The Government has identified about 350 hectares of land to produce some 330,000 public housing units for the coming 10-year period, but only about one-third of them are expected to be completed in the first five years, so the supply would be back-loaded during the period. Moreover, the Northern Metropolis will take 20 years to complete. Therefore, the supply will not come soon enough to address the immediate needs of grassroots residents living in subdivided flats and eagerly looking forward to buying their own home. For this, the Government should complete the review of the land development legislation to streamline development processes and statutory procedures as soon as possible. This review was covered in the Budget. It should also push the Housing Authority to first perform part of the preliminary construction work when the Government carries out the “land creation” process in order to truly meet the pressing needs of the people. In addition, the Government should explore ways to accelerate the redevelopment of old districts and the development of agricultural land and brownfield sites and, where feasible, increase the plot ratio (multiplier) as a short-term measure, taking a multi-pronged approach to alleviate the deadlock over the imbalance between housing supply and demand in order to resolve the deep-seated social issue plaguing Hong Kong.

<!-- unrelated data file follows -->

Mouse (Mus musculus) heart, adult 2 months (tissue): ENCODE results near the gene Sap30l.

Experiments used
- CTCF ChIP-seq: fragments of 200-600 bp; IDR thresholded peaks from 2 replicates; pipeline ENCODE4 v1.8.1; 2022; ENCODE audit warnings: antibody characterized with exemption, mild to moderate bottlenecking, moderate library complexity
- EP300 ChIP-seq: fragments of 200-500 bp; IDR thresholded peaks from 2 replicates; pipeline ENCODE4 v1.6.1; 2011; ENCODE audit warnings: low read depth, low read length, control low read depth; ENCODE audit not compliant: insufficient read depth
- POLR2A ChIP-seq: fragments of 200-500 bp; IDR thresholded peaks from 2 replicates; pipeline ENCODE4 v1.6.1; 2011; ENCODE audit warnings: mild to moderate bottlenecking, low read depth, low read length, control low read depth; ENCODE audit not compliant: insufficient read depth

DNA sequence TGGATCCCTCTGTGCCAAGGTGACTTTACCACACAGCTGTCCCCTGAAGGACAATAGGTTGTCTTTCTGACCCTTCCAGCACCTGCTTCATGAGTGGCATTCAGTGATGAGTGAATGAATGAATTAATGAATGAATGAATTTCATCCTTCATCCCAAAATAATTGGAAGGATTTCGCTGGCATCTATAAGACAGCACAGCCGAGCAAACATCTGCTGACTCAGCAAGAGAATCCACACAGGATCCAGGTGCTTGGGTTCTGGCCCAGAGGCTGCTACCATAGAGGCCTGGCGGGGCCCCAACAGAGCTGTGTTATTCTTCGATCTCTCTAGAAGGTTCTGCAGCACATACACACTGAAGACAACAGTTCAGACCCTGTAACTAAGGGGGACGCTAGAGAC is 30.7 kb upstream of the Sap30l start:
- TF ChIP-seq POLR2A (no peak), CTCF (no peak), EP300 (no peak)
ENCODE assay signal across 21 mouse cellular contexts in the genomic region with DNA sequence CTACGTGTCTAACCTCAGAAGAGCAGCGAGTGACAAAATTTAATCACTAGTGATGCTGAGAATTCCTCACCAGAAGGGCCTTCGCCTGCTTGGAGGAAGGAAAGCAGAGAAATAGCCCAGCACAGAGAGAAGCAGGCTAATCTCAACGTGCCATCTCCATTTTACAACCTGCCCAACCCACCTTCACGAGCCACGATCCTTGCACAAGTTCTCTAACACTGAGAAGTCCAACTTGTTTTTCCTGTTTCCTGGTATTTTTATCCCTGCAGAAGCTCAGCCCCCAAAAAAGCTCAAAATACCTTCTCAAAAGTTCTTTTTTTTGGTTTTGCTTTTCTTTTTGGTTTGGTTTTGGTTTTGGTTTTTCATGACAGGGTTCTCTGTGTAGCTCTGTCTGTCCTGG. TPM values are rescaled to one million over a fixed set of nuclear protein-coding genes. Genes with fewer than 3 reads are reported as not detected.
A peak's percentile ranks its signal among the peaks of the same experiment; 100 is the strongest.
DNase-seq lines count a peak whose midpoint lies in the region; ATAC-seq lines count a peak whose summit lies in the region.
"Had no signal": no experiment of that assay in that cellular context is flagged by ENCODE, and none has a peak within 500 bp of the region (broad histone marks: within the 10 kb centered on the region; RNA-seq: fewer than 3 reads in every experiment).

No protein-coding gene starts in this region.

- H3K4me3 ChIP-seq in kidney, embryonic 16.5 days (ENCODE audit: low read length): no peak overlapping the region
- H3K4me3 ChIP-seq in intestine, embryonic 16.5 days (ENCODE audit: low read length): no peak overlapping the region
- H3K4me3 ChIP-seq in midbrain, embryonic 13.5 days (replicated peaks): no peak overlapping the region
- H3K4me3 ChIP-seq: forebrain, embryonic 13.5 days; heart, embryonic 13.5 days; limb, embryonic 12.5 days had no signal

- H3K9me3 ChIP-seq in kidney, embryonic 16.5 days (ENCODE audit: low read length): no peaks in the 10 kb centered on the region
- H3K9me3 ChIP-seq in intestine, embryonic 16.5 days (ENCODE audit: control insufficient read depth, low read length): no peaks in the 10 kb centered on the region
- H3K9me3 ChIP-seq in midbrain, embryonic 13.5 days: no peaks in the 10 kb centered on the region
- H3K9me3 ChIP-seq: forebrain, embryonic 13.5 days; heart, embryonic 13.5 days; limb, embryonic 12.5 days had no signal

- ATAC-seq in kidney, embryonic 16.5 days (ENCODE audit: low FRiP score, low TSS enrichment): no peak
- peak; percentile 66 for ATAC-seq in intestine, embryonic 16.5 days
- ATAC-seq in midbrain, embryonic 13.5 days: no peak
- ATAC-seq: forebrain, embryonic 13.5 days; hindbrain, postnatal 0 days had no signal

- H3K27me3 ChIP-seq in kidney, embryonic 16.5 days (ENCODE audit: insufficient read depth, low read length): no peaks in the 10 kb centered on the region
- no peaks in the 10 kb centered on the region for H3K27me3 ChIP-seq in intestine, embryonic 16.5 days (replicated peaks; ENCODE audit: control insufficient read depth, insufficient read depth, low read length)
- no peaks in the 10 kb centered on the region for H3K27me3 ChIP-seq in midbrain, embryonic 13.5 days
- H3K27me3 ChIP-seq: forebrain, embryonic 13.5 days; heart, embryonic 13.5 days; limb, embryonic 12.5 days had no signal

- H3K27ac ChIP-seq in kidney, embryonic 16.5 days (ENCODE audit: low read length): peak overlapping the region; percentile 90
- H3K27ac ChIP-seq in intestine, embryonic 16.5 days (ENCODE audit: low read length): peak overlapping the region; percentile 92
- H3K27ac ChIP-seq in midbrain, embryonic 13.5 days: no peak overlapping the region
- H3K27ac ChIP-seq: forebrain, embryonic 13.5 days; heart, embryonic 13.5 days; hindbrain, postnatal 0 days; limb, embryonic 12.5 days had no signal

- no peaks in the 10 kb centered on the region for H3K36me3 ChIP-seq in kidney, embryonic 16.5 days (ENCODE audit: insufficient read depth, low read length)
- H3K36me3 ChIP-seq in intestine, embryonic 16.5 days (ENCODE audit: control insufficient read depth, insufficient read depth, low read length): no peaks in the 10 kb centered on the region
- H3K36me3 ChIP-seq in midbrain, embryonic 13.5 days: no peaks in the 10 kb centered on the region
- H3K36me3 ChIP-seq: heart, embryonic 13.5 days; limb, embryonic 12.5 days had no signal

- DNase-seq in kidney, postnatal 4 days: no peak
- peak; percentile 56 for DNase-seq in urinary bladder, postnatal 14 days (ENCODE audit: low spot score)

Domestic property policy must give due consideration to fairness